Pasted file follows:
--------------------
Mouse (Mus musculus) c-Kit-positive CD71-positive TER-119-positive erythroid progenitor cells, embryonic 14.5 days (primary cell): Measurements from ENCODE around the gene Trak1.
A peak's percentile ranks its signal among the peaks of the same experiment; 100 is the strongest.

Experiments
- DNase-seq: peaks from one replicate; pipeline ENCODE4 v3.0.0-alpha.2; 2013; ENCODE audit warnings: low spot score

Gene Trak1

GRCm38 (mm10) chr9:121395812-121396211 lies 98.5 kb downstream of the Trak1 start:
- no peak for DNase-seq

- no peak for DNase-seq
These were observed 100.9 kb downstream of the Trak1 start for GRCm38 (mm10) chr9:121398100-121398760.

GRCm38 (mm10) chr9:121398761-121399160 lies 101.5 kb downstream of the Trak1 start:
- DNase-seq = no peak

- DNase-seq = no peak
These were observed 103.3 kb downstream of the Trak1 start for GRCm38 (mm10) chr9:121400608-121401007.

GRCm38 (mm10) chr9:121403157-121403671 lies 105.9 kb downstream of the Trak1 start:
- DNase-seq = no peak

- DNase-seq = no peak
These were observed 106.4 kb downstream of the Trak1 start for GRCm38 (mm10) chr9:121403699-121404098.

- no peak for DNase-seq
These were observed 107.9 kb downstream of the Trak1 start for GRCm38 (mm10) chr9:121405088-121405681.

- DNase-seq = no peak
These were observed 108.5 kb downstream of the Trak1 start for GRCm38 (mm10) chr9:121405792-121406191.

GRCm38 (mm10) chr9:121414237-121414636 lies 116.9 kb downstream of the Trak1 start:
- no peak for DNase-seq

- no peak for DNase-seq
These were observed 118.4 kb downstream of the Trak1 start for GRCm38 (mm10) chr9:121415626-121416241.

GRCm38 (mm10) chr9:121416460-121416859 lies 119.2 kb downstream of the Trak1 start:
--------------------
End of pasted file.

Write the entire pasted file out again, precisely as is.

Mouse (Mus musculus) c-Kit-positive CD71-positive TER-119-positive erythroid progenitor cells, embryonic 14.5 days (primary cell): Measurements from ENCODE around the gene Trak1.
A peak's percentile ranks its signal among the peaks of the same experiment; 100 is the strongest.

Experiments
- DNase-seq: peaks from one replicate; pipeline ENCODE4 v3.0.0-alpha.2; 2013; ENCODE audit warnings: low spot score

Gene Trak1

GRCm38 (mm10) chr9:121395812-121396211 lies 98.5 kb downstream of the Trak1 start:
- no peak for DNase-seq

- no peak for DNase-seq
These were observed 100.9 kb downstream of the Trak1 start for GRCm38 (mm10) chr9:121398100-121398760.

GRCm38 (mm10) chr9:121398761-121399160 lies 101.5 kb downstream of the Trak1 start:
- DNase-seq = no peak

- DNase-seq = no peak
These were observed 103.3 kb downstream of the Trak1 start for GRCm38 (mm10) chr9:121400608-121401007.

GRCm38 (mm10) chr9:121403157-121403671 lies 105.9 kb downstream of the Trak1 start:
- DNase-seq = no peak

- DNase-seq = no peak
These were observed 106.4 kb downstream of the Trak1 start for GRCm38 (mm10) chr9:121403699-121404098.

- no peak for DNase-seq
These were observed 107.9 kb downstream of the Trak1 start for GRCm38 (mm10) chr9:121405088-121405681.

- DNase-seq = no peak
These were observed 108.5 kb downstream of the Trak1 start for GRCm38 (mm10) chr9:121405792-121406191.

GRCm38 (mm10) chr9:121414237-121414636 lies 116.9 kb downstream of the Trak1 start:
- no peak for DNase-seq

- no peak for DNase-seq
These were observed 118.4 kb downstream of the Trak1 start for GRCm38 (mm10) chr9:121415626-121416241.

GRCm38 (mm10) chr9:121416460-121416859 lies 119.2 kb downstream of the Trak1 start: